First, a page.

I am often asked when is it ok to stop all intensive therapies with your child with lifelong special needs. When my daughter with mild-moderate special needs turned 10, my husband and I decided it was time to stop all therapies. Here is why….
Our decision was not an easy one to make. In fact, it was perhaps THE hardest one with regard to her development. Truthfully, leading up to this decision, we lived with overwhelming feelings of doubt and guilt, but something deep inside kept encouraging us to trust our intuition.
And so began a new mourning process on this life-long journey with our daughter, towards acceptance of things we cannot fully change or control. This is a truth so often faced by families with a unique child confronted with lifelong limitations. But, we are happy to say that it was the best decision for our little girl!
Although every child and situation is different, it is my opinion as a professional and mother, that there comes a time in these types of chronic situations when you need to reassess the wellness priorities for your child with lifelong issues and focus your energies on maximizing quality of life through soulful experiences. We hope our story offers a helpful perspective in making such a personal decision.
From the time our daughter was 19 months old, we had worked very hard to assuring that she had the best comprehensive program in place, which would maximize her developmental growth and learning potential. Like many other parents in our position, we did extensive research, consulted with world experts in all fields, did all possible testing, participated in specialized programs, did traditional interventions, tried promising alternative methods, created resources in our city, etc…Our world quickly became bombarded with numerous daily appointments, which led me to take extended maternity leave to act as her case manager and fulfill our grueling scheduling demands. Having been a practicing Occupational Therapist in child development for years, no one understood better than me the sacrifice required by parents to give a child like ours the best possible start in life. We did it intensely, full-time, for 10 years. We made it work through personal and financial sacrifices and would do it all over again if given the choice.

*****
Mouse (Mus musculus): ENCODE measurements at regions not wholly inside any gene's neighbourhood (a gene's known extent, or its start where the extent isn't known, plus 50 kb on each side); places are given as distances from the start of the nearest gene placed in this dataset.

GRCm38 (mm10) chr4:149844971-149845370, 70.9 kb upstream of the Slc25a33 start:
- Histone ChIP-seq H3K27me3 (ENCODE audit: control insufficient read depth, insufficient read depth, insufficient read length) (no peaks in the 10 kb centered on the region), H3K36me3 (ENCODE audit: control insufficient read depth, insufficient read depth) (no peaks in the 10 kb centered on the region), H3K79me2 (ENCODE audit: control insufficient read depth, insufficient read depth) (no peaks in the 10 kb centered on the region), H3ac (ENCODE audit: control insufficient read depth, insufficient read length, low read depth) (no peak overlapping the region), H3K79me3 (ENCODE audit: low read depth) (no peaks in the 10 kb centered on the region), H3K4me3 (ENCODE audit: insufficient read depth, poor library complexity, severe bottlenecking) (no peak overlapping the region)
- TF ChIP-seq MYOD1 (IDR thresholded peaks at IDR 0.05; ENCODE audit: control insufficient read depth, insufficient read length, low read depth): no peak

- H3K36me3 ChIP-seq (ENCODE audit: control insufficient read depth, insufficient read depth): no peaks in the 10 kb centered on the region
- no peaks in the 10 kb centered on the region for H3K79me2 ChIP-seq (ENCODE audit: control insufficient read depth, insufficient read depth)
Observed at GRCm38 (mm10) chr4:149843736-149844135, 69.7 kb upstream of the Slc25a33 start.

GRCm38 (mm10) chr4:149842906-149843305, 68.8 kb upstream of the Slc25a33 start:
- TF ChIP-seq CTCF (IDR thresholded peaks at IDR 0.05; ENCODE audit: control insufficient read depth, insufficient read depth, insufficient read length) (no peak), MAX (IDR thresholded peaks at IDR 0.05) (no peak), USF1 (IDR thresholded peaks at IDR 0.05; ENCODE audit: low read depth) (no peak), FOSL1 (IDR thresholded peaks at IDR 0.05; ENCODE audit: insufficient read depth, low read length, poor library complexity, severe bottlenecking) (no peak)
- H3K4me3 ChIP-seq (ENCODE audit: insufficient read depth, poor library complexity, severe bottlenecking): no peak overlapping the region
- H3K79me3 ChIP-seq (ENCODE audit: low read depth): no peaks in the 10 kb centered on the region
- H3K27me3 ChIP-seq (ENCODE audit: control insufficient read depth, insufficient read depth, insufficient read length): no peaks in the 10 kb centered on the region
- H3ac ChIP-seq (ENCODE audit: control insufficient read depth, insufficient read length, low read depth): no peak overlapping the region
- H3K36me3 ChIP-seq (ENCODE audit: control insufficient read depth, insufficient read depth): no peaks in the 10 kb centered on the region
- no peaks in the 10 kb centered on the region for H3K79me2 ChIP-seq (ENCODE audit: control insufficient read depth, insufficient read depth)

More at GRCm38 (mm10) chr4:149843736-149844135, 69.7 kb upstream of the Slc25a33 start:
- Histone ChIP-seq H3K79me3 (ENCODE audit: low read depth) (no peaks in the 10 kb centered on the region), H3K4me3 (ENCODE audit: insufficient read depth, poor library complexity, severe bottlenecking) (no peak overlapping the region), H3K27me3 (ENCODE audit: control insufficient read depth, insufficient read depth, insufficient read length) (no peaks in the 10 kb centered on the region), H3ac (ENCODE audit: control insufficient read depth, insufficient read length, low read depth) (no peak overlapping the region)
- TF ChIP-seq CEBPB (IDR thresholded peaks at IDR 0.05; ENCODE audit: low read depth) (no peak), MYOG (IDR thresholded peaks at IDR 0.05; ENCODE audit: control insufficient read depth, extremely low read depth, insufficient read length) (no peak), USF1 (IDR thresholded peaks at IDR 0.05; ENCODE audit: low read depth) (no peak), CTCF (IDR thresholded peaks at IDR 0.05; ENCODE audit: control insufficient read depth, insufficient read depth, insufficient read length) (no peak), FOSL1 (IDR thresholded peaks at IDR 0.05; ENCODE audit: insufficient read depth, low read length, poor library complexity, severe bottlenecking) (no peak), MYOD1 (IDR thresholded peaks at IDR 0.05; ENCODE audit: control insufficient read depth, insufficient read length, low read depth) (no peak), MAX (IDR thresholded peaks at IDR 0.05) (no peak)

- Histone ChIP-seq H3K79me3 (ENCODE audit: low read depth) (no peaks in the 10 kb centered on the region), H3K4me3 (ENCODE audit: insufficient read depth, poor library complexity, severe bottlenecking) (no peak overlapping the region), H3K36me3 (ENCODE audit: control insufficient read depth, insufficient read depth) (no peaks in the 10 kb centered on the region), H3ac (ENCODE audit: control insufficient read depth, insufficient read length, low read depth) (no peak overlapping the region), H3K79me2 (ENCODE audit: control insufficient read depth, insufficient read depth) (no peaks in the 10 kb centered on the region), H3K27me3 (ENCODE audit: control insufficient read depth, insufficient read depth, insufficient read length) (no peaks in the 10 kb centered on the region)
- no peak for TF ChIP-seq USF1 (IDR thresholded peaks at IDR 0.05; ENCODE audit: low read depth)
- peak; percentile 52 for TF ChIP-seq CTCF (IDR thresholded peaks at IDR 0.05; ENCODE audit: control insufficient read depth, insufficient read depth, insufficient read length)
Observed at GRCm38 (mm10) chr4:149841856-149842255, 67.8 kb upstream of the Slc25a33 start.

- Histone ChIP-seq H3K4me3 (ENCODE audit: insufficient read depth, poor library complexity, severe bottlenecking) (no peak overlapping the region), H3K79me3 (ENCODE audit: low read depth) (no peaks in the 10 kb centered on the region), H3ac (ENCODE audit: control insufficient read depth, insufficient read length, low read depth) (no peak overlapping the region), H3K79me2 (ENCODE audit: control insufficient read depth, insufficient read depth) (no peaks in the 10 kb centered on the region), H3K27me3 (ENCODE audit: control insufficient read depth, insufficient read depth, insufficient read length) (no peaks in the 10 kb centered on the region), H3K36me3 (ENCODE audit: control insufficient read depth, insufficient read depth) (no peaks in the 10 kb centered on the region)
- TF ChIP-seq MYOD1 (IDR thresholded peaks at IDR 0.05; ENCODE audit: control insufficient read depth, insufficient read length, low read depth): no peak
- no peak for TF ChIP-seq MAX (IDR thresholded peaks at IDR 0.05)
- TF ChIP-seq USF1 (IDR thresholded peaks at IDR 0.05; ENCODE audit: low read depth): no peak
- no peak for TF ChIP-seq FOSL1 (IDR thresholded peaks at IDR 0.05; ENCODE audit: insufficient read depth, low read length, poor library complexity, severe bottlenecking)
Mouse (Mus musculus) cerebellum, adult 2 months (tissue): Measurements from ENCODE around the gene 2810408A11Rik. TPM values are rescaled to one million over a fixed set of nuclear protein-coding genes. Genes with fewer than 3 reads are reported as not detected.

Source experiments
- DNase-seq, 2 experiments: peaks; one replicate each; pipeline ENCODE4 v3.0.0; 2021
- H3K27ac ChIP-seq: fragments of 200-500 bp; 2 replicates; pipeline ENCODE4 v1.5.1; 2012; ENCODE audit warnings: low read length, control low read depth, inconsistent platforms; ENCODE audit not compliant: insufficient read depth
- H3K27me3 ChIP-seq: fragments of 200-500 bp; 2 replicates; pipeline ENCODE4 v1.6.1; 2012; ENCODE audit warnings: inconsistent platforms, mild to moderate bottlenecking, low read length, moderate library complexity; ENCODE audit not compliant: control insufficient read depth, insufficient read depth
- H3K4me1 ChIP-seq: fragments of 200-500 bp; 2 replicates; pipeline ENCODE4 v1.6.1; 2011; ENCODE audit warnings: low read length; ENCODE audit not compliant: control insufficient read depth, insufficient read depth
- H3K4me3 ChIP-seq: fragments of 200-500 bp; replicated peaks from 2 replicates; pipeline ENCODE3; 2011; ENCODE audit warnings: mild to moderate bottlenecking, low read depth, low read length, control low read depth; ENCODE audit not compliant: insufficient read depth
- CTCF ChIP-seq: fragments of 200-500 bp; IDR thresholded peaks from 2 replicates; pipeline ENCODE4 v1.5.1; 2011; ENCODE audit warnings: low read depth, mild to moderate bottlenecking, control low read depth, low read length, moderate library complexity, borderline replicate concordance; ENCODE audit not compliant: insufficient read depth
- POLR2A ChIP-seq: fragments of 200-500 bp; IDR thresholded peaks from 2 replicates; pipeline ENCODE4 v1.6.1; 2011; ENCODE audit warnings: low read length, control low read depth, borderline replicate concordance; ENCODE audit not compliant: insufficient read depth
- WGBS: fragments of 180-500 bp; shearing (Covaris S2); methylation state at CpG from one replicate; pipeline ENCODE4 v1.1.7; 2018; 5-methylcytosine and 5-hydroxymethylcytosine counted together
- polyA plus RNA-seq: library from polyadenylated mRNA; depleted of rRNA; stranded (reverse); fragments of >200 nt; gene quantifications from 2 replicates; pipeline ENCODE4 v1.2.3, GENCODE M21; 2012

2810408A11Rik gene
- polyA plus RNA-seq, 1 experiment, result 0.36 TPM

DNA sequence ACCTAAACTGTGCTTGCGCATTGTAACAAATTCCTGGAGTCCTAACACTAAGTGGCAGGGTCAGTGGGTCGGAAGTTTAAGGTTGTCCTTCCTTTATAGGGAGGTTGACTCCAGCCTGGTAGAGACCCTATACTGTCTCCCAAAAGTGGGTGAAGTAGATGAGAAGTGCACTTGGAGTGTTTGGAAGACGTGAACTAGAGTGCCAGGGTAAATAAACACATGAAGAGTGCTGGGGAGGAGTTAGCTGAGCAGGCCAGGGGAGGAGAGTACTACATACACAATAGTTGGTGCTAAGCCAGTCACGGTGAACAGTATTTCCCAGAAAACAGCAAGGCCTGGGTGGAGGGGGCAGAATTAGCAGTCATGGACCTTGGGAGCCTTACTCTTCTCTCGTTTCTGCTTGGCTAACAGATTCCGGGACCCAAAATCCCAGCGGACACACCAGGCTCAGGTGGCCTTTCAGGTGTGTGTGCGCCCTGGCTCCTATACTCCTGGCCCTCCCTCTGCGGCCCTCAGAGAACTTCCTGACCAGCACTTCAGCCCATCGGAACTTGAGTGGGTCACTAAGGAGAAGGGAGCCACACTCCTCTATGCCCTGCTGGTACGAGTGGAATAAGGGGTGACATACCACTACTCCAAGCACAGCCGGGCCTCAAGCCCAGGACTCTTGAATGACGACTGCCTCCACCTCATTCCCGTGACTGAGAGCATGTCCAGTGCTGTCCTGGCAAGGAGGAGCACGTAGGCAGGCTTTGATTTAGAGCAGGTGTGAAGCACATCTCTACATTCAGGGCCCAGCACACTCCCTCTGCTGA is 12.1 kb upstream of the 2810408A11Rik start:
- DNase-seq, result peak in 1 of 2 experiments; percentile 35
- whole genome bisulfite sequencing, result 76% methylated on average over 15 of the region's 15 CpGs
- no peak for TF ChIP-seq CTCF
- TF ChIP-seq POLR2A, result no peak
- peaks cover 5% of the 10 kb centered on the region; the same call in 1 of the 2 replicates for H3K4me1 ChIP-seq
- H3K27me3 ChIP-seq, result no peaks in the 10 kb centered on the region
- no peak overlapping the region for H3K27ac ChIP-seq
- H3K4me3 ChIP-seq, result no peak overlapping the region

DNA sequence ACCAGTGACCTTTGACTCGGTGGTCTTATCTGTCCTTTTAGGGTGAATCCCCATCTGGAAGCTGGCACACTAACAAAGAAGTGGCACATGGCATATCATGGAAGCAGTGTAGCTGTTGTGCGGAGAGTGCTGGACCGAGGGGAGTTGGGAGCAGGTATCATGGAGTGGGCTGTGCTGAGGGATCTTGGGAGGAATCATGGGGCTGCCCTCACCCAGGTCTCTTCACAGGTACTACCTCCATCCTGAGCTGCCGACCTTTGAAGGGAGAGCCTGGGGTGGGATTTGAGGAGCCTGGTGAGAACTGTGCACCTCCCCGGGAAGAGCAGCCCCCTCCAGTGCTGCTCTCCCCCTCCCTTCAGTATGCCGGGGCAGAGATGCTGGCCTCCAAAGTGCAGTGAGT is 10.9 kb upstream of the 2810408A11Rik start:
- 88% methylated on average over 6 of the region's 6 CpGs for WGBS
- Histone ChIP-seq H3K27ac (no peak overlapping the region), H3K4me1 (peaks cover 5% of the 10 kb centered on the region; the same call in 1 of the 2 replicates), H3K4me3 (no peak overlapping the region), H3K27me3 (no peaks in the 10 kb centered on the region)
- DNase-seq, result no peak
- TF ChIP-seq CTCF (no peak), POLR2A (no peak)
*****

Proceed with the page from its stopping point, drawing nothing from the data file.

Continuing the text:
It all changed when we became so shockingly aware that the extent of the efforts put in by all the professionals involved, including our daughter’s efforts in meeting therapeutic goals, became clearly disproportionate to her slowing rate of progress(if there was any progress at all). It is at this key moment that we knew it was time to change our game plan.
As this began to happen, we simultaneously became incredibly aware of the fact that our daughter was struggling to find more meaningful and satisfying ways to spend her time. Furthermore, she had entered a critical period in her social/emotional development where one needs to forge a personal identity based on a healthy self-concept, achieved through experiences offering independent success. Rehabilitative, remedial, and compensatory therapies were no longer appropriate for helping our daughter achieve this essential milestone. The time had come to graciously change directions.
Throughout this entire process, we often questioned if we were giving up on our daughter, regardless of the fact that we had her professional team’s support. We quickly came to the realization that we were actually encouraging her to give herself permission to be proud of how far she had come, to accept herself as whole (just as she is), as well as offering her the opportunity to join the rest of us in a full, well-balanced life. The switch in our mindset and direction was truly transformational for our daughter!
By focusing more on filling her precious time with opportunities to feed her soul, our daughter found herself growing in all sorts of new directions in her life. Directions we never dreamed of or even thought possible! Directions we could not have reached through the previous approach. We observed her feeling genuinely proud of her new accomplishments, grateful for her personal strengths, and appreciative for the good things in her life.
The biggest gift to us was that we could finally enjoy just being her parents, as opposed to needing to also act as case managers, therapy assistants, and teachers. What a joy to see her finally bloom into the perfect version of herself, happy in her own skin, living personally satisfying experiences, and enjoying meaningful relationships!
Health is not limited to the body and mind. In fact, it is difficult to reach a true state of health without a happy soul. Our message to parents who might be thinking about changing their direction with their own unique child with chronic special needs (plateauing in most traditional areas), is to never keep this truth out of sight. In the end, all parents truly want for their children is their happiness…